### Carnot Cycle Analysis

Carnot Cycle

Introduction

This section provides a Carnot Cycle analysis when the working fluid is air.

Analysis

In the presented Carnot Cycle analysis, only air is considered as the working fluid behaving as a perfect gas -- specific heat has a constant value. Ideal gas state equation is valid -- pv = RT.

Air enters a compressor at point 1 and it exits the compressor at point 2. Isentropic compression is considered with no entropy change. Air enters a heat exchanger -- heat addition -- at point 2 and it exits the heat exchanger at point 3. At a constant temperature, heat addition takes place. Air enters a turbine at point 3 and it exits the turbine at point 4. Isentropic expansion is considered with no entropy change. Air enters a heat exchanger -- heat rejection -- at point 4 and it exits the heat exchanger at point 1. At a constant temperature, heat rejection takes place. It should be mentioned that air at point 1 enters the compressor and the cycle is repeated.

Figure 1 contains a Carnot Cycle schematic layout.

Figure 1 - Carnot Cycle Schematic Layout

Figure 2 presents a Carnot Cycle entropy vs temperature diagram.

Figure 2 - Carnot Cycle Temperature vs Entropy Diagram

Figure 3 presents the Carnot Cycle efficiency as a function of the heat addition temperature. It should be noted that the inlet conditions are standard ambient conditions: temperature of 298 [K] and absolute pressure of 1 [atm].

Figure 3 - Carnot Cycle Efficiency vs Heat Addition Temperature

Figure 4 presents the Carnot Cycle efficiency as a function of the heat rejection temperature. It should be noted that the turbine inlet temperature is at 800 [K].

Figure 4 - Carnot Cycle Efficiency vs Heat Rejection Temperature

One can notice that the Carnot Cycle efficiency increases with an increase in the heat addition temperature when the heat rejection temperature does not change at all. One can notice that the Carnot Cycle efficiency decreases with an increase in the heat rejection temperature when the heat addition temperature does not change at all.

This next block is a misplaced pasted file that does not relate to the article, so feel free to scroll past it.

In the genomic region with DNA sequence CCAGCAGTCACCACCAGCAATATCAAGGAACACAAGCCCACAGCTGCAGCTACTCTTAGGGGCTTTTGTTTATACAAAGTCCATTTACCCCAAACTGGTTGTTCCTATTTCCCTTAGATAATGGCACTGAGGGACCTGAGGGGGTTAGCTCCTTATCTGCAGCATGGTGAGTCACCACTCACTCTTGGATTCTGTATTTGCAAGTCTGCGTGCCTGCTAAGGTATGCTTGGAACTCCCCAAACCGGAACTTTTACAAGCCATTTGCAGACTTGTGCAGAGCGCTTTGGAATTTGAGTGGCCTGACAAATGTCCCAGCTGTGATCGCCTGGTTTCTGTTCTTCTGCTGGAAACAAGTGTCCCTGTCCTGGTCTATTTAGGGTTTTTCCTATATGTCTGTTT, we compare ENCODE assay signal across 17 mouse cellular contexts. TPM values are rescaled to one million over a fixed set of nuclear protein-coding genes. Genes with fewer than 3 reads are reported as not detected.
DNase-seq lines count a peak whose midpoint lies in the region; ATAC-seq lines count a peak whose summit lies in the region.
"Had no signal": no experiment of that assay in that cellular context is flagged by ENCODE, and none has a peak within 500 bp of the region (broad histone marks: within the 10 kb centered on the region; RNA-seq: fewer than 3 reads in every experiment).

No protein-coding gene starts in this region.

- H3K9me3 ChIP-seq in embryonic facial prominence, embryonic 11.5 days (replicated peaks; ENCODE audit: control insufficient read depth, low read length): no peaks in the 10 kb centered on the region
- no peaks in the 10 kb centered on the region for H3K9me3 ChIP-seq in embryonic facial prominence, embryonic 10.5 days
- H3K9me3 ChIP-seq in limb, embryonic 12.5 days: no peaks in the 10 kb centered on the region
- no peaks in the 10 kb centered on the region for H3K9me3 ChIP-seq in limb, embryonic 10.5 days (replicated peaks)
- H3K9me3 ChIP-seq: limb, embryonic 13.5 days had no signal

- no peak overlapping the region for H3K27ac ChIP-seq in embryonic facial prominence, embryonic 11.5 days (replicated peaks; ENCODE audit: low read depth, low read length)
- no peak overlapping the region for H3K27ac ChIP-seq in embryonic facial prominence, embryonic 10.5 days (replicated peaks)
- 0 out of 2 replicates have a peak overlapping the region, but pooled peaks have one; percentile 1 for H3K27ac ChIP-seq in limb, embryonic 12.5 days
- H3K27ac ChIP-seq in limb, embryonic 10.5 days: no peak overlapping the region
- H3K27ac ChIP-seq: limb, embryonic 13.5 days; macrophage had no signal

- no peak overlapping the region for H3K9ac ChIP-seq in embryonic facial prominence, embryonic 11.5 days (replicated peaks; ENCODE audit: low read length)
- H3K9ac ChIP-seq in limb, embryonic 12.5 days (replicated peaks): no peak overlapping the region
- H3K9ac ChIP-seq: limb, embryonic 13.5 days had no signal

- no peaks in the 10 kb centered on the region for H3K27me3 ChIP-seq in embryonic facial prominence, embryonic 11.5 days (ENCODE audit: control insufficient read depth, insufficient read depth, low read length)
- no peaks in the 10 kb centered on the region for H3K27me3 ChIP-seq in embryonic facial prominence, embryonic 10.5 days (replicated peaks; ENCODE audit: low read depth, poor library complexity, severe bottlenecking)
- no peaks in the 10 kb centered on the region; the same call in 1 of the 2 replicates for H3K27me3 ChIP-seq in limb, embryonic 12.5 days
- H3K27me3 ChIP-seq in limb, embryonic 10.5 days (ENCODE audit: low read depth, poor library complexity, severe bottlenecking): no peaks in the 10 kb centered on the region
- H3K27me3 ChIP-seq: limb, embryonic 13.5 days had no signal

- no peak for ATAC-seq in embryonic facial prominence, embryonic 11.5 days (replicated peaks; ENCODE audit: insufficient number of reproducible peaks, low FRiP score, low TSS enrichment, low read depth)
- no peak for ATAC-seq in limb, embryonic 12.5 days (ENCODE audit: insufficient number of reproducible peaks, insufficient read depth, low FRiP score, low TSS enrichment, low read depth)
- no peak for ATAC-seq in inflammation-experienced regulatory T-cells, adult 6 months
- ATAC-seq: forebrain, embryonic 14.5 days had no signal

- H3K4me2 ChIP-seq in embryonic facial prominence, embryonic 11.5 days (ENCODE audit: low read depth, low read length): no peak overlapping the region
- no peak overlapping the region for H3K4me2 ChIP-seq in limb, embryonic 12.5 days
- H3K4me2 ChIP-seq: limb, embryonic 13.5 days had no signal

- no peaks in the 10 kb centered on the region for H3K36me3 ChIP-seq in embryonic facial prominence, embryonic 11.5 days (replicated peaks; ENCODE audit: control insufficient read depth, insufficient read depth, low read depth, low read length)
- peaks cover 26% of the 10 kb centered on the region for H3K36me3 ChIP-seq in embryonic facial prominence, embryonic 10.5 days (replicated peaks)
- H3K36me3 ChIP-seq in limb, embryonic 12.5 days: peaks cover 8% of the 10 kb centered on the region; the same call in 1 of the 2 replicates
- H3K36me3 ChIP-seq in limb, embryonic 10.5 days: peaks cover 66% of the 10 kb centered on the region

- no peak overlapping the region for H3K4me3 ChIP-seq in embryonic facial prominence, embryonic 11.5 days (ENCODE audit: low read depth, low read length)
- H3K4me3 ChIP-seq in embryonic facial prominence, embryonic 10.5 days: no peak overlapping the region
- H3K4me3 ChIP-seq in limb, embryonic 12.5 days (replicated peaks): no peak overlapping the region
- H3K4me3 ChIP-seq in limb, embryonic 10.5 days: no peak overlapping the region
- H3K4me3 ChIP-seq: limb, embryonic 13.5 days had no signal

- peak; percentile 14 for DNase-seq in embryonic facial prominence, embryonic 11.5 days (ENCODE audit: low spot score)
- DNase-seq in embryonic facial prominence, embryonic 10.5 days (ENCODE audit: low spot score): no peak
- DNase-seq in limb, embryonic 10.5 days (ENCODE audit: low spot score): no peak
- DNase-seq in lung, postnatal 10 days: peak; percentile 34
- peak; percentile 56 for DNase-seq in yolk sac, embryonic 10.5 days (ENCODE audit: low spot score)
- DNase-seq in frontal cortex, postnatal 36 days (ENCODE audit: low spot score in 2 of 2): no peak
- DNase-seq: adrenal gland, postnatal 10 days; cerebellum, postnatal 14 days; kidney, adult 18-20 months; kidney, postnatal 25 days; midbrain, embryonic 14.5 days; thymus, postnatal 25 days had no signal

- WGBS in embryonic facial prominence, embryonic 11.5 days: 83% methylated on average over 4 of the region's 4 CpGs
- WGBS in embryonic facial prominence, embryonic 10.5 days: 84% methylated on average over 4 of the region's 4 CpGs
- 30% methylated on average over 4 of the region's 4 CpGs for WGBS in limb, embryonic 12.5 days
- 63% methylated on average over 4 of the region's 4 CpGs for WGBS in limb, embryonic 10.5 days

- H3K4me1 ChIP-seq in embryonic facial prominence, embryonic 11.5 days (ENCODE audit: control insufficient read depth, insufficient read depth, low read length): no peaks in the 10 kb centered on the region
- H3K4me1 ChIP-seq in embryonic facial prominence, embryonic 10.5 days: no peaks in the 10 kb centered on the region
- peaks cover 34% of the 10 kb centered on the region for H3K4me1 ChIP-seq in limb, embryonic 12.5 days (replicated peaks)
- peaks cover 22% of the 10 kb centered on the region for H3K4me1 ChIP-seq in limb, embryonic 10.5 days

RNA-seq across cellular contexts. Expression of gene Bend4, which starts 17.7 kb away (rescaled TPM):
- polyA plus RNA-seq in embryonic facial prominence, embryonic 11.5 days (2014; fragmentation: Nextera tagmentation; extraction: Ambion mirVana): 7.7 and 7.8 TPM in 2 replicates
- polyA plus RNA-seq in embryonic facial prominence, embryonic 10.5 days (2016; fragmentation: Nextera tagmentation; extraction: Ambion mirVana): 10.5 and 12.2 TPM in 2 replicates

Assumptions

Working fluid is air. There is no friction. Compression and expansion are isentropic -- there is no entropy change. During heat addition and heat rejection, the air temperature does not change. Ideal gas state equation is valid -- pv = RT. Air behaves as a perfect gas -- specific heat has a constant value.

Governing Equations

T2/T1 = (p2/p1)^(ϰ-1)/ϰ

T3/T4 = (p3/p4)^(ϰ-1)/ϰ

ϰ = cp/cv

cp - cv = R

pv = RT

efficiency = 1 - T1/T2

efficiency = 1 - TR/TA

Input Data

T1 = 298 [K]

p1 = 1 [atm]

R = 0.2867 [kJ/kg*K]

cp = 1.004 [kJ/kg*K]

ϰ = 1.4 [/]

Results

Carnot Cycle Efficiency vs Heat Addition Temperature

Heat Rejection Temperature = 298 [K]

Heat Addition

Temperature

[K]

500

600

700

800

900

1,000

Carnot Cycle

Efficiency

[%]

40

50

57

62

66

70

Carnot Cycle Efficiency vs Heat Rejection Temperature

Heat Addition Temperature = 800 [K]

Heat Rejection

Temperature

[K]

278

288

298

308

318

328

Carnot Cycle

Efficiency

[%]

65

64

62

61

60

59

Conclusions

The Carnot Cycle efficiency increases with an increase in the heat addition temperature when the heat rejection temperature does not change at all. Furthermore, the Carnot Cycle efficiency decreases with an increase in the heat rejection temperature when the heat addition temperature does not change at all. The Carnot Cycle efficiency is not dependent on the working fluid properties.

References

JANAF Thermochemical Data - Tables, 1970